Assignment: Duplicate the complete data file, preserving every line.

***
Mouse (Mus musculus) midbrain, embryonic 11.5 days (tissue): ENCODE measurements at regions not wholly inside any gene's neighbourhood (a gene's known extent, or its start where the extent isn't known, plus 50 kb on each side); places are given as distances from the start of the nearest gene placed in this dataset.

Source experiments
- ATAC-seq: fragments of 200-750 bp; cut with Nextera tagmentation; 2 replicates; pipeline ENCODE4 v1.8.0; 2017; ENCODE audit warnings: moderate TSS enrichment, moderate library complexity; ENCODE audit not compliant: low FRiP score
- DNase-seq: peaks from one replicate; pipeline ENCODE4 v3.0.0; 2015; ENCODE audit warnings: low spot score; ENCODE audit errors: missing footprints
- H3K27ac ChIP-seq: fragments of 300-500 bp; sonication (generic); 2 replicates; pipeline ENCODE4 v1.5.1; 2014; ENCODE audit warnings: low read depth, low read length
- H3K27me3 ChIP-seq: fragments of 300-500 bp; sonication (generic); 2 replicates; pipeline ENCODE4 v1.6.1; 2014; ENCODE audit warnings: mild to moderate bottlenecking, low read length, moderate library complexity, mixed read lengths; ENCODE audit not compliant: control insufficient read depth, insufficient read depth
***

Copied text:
Mouse (Mus musculus) midbrain, embryonic 11.5 days (tissue): ENCODE measurements at regions not wholly inside any gene's neighbourhood (a gene's known extent, or its start where the extent isn't known, plus 50 kb on each side); places are given as distances from the start of the nearest gene placed in this dataset.

Source experiments
- ATAC-seq: fragments of 200-750 bp; cut with Nextera tagmentation; 2 replicates; pipeline ENCODE4 v1.8.0; 2017; ENCODE audit warnings: moderate TSS enrichment, moderate library complexity; ENCODE audit not compliant: low FRiP score
- DNase-seq: peaks from one replicate; pipeline ENCODE4 v3.0.0; 2015; ENCODE audit warnings: low spot score; ENCODE audit errors: missing footprints
- H3K27ac ChIP-seq: fragments of 300-500 bp; sonication (generic); 2 replicates; pipeline ENCODE4 v1.5.1; 2014; ENCODE audit warnings: low read depth, low read length
- H3K27me3 ChIP-seq: fragments of 300-500 bp; sonication (generic); 2 replicates; pipeline ENCODE4 v1.6.1; 2014; ENCODE audit warnings: mild to moderate bottlenecking, low read length, moderate library complexity, mixed read lengths; ENCODE audit not compliant: control insufficient read depth, insufficient read depth